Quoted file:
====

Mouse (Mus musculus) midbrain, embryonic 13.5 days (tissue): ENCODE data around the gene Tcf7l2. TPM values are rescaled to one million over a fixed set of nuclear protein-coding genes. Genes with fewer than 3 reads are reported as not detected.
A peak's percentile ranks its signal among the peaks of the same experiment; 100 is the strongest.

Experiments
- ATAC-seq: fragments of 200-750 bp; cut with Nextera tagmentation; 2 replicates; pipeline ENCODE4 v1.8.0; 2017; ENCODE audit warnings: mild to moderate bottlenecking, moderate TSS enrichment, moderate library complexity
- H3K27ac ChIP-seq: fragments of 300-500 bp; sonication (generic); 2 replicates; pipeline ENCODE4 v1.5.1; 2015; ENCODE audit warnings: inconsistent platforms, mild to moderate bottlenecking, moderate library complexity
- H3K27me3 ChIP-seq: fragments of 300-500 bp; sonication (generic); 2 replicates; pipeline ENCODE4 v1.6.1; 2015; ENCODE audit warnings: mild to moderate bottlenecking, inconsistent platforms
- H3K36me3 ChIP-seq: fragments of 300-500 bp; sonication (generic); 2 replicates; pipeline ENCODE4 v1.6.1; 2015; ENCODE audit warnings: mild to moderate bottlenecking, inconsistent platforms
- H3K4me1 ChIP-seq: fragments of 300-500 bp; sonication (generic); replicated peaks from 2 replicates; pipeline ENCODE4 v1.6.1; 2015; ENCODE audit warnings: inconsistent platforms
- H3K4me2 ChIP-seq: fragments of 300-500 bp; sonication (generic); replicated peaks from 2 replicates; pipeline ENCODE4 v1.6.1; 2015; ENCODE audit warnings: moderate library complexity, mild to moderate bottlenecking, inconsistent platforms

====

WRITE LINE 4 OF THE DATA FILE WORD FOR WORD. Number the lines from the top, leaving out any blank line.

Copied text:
- ATAC-seq: fragments of 200-750 bp; cut with Nextera tagmentation; 2 replicates; pipeline ENCODE4 v1.8.0; 2017; ENCODE audit warnings: mild to moderate bottlenecking, moderate TSS enrichment, moderate library complexity